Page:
Hamas can hit Tel Aviv, Jerusalem with dozens of rockets
Salvos on central Israel constitute an unprecedented threat, while Gaza’s Islamist rulers have also built sprawling underground network to move troops, fire rockets, maintain communications in future conflict
The Gaza Strip’s Islamist rulers have invested heavily in producing their own M-75 rockets, with a range of 75 kilometers and more, and now have an arsenal of dozens of the rockets, The Times of Israel has learned. They will have dozens more by the end of this year.
Hamas realized after Pillar of Defense that firing on central Israel immensely bolstered its prestige, and the Hamas prime minister in Gaza, Ismail Haniyeh, was recognized and hailed as only the second Arab leader, after Iraq’s Saddam Hussein, to have hit central Israel.
Since that conflict, therefore, Hamas has focused on improving its capacity to build such rockets, establishing a domestic production capacity rather than relying on smuggling rockets and components into the strip. Domestic production of the M-75 has become Hamas’s flagship project.
At the same time, Hamas has also committed considerable resources to the construction of a substantial network of tunnels — dozens of miles of underground networks in key areas of the Strip — which will immensely complicate future military confrontations for Israel, The Times of Israel has learned.
Hamas’s investment in tunnels dug toward and under the border with Israel, in order to carry out terror attacks, is longstanding. It was through such a tunnel that Israeli soldier Gilad Shalit was kidnapped, and two of his colleagues were killed, in a 2006 infiltration that ultimately led to the release of some 1,000 Palestinian security prisoners in exchange for Shalit’s freedom five years later. Hamas remains committed to attempting further kidnapping operations, both to bolster its prestige and to secure additional prisoner releases. The kidnap threat is considered acute both from Gaza and in the West Bank.
Beyond this, however, Hamas in Gaza has moved far ahead with an underground military network inside the Strip — a subterranean network with several significant benefits for the Islamic extremist group: Hamas will use the tunnels to plant mines targeting Israeli land forces, the Israeli military believes. It will use the network of tunnels to move its gunmen undetected from place to place during warfare. The Israeli military further anticipates that Hamas will fire rockets from underground launchers, making them far harder to detect and target. Moreover, the Hamas command and communication facilities will be located underground, enabling it to seek to maintain effective control out of reach of Israeli air power. Finally, the Hamas leadership, which the Israeli army said in the past had taken refuge in underground bunkers beneath hospitals and other civilian facilities, will also utilize these more-sophisticated underground facilities.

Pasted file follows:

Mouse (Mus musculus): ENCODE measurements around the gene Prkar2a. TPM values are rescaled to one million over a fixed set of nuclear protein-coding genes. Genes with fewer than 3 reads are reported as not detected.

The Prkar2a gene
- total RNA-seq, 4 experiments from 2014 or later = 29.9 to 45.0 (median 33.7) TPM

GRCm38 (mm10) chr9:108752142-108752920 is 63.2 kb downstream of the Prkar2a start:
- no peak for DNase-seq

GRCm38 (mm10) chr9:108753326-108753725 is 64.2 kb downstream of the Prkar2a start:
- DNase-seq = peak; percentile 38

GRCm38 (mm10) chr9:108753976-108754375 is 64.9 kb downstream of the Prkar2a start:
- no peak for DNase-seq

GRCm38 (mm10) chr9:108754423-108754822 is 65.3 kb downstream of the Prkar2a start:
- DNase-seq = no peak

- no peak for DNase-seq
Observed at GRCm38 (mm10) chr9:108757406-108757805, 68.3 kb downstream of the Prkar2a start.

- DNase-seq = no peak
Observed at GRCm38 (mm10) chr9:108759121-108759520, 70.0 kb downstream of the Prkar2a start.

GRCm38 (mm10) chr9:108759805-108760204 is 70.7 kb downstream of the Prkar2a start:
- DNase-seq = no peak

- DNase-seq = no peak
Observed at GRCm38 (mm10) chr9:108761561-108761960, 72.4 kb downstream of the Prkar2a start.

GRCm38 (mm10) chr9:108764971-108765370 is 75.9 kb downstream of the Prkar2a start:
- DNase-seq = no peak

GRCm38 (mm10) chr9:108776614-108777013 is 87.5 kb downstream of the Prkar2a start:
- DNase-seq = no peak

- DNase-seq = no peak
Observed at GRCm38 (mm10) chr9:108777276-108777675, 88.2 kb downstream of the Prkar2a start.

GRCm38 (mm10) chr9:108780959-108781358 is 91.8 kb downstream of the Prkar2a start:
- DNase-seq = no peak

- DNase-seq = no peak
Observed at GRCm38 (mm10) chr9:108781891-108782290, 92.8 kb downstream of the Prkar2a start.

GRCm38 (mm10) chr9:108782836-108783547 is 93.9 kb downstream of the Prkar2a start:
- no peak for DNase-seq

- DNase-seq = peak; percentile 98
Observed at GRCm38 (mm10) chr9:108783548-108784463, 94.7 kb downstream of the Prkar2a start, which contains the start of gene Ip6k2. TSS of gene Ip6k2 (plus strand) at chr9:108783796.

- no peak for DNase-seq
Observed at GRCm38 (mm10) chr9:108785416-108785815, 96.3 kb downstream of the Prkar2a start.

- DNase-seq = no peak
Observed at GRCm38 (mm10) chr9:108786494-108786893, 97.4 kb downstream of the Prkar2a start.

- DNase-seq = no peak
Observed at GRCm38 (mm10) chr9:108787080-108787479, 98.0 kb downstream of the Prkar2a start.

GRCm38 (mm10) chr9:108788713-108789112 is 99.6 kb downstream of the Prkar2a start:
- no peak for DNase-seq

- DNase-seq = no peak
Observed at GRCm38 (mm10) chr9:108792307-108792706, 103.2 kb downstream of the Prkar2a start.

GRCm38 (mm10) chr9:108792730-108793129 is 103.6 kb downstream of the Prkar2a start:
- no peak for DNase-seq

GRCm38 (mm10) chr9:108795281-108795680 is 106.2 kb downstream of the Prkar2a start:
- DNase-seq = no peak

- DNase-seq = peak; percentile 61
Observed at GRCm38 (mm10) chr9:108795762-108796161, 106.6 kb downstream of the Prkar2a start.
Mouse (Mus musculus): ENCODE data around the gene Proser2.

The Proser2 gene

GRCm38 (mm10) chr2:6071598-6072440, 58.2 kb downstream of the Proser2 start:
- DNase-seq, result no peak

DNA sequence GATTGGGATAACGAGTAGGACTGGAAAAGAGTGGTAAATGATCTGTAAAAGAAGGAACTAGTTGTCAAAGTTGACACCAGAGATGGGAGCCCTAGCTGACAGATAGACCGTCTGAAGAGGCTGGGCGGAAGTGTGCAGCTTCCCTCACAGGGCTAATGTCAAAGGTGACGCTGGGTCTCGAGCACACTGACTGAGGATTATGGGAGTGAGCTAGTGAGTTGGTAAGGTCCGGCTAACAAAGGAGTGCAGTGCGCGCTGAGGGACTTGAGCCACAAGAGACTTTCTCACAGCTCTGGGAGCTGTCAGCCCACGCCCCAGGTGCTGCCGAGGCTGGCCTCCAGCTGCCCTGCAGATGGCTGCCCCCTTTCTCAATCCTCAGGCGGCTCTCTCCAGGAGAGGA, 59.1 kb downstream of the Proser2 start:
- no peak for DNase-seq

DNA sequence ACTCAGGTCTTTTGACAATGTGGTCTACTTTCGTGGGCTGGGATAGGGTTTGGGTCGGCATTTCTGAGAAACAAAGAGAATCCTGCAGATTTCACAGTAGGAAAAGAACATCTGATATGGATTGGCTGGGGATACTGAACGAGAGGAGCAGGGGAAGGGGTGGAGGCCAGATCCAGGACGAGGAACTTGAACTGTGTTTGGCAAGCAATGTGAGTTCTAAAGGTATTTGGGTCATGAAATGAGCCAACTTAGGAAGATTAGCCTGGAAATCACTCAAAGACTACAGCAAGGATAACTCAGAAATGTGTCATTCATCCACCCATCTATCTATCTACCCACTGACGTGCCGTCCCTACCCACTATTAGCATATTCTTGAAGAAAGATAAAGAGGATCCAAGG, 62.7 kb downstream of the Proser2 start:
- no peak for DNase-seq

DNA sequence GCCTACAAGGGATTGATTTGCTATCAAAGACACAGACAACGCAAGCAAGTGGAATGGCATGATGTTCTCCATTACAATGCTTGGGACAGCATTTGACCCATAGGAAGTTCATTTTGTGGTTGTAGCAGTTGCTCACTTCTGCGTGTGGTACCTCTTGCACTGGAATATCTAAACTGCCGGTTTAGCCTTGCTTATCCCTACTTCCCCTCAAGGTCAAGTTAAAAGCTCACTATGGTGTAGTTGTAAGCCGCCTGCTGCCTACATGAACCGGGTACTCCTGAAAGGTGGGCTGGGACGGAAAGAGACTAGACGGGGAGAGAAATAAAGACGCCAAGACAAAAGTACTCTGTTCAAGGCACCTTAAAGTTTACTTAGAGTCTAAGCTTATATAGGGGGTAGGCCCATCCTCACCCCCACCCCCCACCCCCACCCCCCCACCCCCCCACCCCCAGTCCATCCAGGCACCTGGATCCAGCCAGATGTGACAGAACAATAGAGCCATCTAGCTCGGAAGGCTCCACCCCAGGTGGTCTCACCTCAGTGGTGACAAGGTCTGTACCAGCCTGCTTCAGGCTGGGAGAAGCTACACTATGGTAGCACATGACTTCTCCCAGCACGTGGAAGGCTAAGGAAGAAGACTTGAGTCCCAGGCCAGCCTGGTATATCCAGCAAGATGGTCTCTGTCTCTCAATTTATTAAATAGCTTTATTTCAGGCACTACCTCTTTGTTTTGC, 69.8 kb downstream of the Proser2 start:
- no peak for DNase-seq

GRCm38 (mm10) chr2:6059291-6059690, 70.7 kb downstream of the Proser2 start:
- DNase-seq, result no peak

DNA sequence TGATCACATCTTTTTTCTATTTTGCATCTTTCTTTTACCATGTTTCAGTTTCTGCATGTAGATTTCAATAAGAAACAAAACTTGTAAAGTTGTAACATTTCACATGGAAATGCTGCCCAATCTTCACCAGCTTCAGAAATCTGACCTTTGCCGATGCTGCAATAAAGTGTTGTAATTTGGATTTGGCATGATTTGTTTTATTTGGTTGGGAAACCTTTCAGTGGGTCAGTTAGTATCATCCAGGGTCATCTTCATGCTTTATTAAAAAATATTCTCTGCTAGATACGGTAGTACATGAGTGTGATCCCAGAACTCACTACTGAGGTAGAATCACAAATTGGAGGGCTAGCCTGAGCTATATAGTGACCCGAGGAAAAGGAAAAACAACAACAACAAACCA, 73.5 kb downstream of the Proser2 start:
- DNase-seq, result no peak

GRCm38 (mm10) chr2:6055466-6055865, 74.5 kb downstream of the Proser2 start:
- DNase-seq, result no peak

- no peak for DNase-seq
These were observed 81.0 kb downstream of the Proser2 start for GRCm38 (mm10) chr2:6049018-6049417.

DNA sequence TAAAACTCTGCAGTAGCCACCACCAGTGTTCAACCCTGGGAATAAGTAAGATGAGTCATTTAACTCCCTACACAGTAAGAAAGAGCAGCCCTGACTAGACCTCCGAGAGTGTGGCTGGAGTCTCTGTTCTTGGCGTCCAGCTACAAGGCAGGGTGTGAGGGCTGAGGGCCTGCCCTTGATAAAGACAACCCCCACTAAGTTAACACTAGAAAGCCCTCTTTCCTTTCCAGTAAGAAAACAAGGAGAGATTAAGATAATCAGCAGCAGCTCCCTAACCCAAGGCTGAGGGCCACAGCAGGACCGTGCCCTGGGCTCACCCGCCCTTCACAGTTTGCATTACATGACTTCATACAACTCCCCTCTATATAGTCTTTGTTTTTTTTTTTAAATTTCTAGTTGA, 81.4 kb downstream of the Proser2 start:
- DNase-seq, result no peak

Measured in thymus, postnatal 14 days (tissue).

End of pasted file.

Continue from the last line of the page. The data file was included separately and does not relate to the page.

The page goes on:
In terms of its regional status, Hamas is perceived by Israel to be relatively weak, notably because of the ouster of its Muslim Brotherhood supporters in Egypt. The ongoing crackdown by Egypt on the cross-border smuggling tunnels has devastated Gaza’s economy. Water supplies are dwindling, and water quality is extremely poor. Electricity is available in some areas for only a few minutes a day. Unemployment is high. And public dissatisfaction with the Hamas government is widespread, in the Israeli assessment.
For now, Hamas is not perceived to be ready for a further round of conflict with Israel, in part because of a concern about how the consequent devastation would be received by Gazans. At the same time, however, Hamas’s practical capacity to prevent rocket fire on Israel by rival groups is on the wane. Iran is constantly prodding the rival Islamic Jihad group to attack Israel, and Islamic Jihad is indeed behind much of the recent intermittent rocket fire on Ashkelon and southern Israel. Hamas has made efforts to thwart such attacks, but is ridiculed by Islamic Jihad for trying to keep the peace with Israel, and in some cases is hamstrung by such basic factors as a lack of fuel for its vehicles as they patrol to try to thwart the rocket-launch squads.
For now, Hamas’s governance in Gaza is secure, Israel believes. Hamas fears a Tahrir Square-style popular uprising, but is proving highly effective in cracking down on occasional small public signs of dissent and is not currently facing wide scale efforts at public protest.
Ultimately, however, Israel’s military assessment is that another round of conflict is simply a matter of time. Some in the security hierarchy believe that a substantial Israeli ground offensive, possibly even a long-term operation, may be unavoidable, but there is no consensus on this.
What is clear, The Times of Israel has learned, is that when the next round of conflict does come, the IDF and the home front will be facing a Hamas with immensely greater capabilities to fire on central Israel, thanks to its domestic rocket production, and a much-enhanced capacity to defend itself against Israeli air and ground capabilities by virtue of its new underground networks.